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ADVANCE Voice: NP

Social Networking Sites for Health Care

Published May 6, 2008 9:32 AM by Jennifer Ford

Social networking Web sites are not and have not been just for gossiping teenagers for years now. Groups formed on sites like MySpace and Facebook serve all kinds of purposes, from political campaigning to fundraising for charities. And in the last few years, users of these sites have been able to come together to talk about health care.  

For example, DailyStrength.org is a networking site for patients and caregivers to share information about many different health issues, including mental and physical health as well as other "personal challenges" such as divorce or bereavement. Yahoo! and WebMD have ramped up their user communities. There are also many sites meant to provide a community for those with specific diseases, such as PatientsLikeMe.comICYou.com has been called the YouTube of health care. And organizations like the American Cancer Society have been experimenting with sites such as SecondLife.com, which aims to help increase awareness about nutrition, cancer screenings, and infectious disease prevention. The American Cancer Society even used the site to raise money for the Relay for Life, a large-scale yearly fundraising event for cancer research and prevention. And here at ADVANCE we're starting to do the same: creating forums and blogs so NPs can communicate, and ADVANCE for Physician Assistants even has its own Facebook group!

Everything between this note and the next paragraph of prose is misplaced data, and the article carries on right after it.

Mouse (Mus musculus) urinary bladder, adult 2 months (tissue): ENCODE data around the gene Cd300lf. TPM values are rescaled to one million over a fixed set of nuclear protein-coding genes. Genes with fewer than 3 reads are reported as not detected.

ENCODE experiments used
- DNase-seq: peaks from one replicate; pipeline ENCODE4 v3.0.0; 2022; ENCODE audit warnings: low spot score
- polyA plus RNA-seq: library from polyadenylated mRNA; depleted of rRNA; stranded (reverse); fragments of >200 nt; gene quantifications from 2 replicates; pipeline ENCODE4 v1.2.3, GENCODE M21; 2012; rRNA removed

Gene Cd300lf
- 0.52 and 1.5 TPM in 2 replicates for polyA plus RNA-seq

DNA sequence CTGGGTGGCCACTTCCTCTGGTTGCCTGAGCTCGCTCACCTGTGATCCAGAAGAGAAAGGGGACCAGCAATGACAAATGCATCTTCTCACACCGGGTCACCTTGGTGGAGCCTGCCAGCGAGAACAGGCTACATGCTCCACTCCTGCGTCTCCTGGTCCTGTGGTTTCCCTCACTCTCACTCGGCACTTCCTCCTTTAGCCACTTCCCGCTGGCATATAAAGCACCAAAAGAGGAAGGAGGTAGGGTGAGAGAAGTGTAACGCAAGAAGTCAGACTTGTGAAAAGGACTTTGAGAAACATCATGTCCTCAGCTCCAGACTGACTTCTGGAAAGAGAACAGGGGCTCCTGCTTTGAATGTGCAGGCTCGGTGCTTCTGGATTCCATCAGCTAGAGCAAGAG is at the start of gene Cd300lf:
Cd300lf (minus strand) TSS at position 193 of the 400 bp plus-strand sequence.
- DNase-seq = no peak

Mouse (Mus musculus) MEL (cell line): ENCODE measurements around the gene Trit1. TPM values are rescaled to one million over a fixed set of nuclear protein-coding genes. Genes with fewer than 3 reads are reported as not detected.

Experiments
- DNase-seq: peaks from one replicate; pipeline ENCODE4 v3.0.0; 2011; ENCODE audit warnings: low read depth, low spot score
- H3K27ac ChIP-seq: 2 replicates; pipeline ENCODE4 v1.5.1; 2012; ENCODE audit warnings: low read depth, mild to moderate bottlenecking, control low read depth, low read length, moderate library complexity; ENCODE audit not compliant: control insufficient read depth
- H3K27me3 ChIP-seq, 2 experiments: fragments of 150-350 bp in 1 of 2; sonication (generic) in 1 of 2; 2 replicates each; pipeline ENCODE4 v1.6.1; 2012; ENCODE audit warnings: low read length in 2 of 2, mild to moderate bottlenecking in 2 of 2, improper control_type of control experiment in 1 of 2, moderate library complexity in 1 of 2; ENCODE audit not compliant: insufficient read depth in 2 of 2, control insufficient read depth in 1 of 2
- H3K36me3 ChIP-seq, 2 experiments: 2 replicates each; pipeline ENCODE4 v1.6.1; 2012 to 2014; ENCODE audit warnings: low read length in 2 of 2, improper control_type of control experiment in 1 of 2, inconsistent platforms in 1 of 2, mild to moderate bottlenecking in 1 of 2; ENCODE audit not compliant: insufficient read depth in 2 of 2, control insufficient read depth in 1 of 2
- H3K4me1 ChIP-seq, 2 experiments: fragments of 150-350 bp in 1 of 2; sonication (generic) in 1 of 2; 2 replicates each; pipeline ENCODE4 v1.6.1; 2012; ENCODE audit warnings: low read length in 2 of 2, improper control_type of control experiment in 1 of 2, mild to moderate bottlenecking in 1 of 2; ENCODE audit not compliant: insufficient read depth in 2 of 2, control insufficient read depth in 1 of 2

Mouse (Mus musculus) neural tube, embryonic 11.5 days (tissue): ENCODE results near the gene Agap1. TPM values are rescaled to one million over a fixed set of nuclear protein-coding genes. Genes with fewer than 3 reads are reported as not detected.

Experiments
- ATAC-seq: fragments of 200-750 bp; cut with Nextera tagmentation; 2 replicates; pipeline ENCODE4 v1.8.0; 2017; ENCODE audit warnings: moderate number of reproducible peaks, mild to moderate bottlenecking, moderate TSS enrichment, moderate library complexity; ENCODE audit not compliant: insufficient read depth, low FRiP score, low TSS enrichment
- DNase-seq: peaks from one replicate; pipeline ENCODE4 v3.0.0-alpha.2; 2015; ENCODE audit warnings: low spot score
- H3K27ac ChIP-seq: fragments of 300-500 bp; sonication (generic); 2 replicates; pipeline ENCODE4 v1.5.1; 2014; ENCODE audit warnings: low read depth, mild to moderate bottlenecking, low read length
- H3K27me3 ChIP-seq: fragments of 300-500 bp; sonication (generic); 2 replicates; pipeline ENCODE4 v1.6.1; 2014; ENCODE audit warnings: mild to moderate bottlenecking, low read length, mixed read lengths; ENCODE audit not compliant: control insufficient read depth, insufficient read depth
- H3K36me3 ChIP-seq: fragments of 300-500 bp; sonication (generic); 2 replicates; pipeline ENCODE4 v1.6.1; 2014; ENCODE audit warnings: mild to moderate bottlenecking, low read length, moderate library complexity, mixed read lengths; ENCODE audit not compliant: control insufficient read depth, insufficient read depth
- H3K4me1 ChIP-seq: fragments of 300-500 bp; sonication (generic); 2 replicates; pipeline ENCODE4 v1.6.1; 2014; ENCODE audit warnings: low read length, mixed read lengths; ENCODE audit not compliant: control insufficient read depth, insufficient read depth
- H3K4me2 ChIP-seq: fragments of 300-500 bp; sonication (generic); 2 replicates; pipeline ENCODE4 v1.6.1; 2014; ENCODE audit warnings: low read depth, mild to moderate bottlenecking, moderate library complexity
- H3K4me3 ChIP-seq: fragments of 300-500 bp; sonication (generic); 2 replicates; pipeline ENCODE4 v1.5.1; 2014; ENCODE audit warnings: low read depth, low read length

An article published recently by iHealthBeat encourages providers to steer consumers toward social networking sites for health care information. The author, Jane Sarasohn-Kahn, makes a very important observation:

The erosion of peoples' faith in government and business leads us to find trust elsewhere. The first place we're going to look is with our peers.

Edelman, a global communications firm, has conducted the annual Trust Barometer survey since 2000. Two years ago, Edelman cited a new trend in its 2006 Trust Barometer: the steady decline of trust in traditional figures of authority, and the increase in the credibility of the "average person." The beginning of the trend was a huge spike in trust for a "person like yourself or your peer" from 22% in 2003 to 68% in 2006.

Sarasohn-Kahn notes also that there could be a risk of misinformation. If people trust their peers and their community more than they trust institutions, health care providers need to be sure they are part of that community to ensure they provide quality care. Patients are going to continue accessing these sites for help and information, so a good way to ensure they receive corrent information is becoming involved in these rapidly growing health care netoworking sites.

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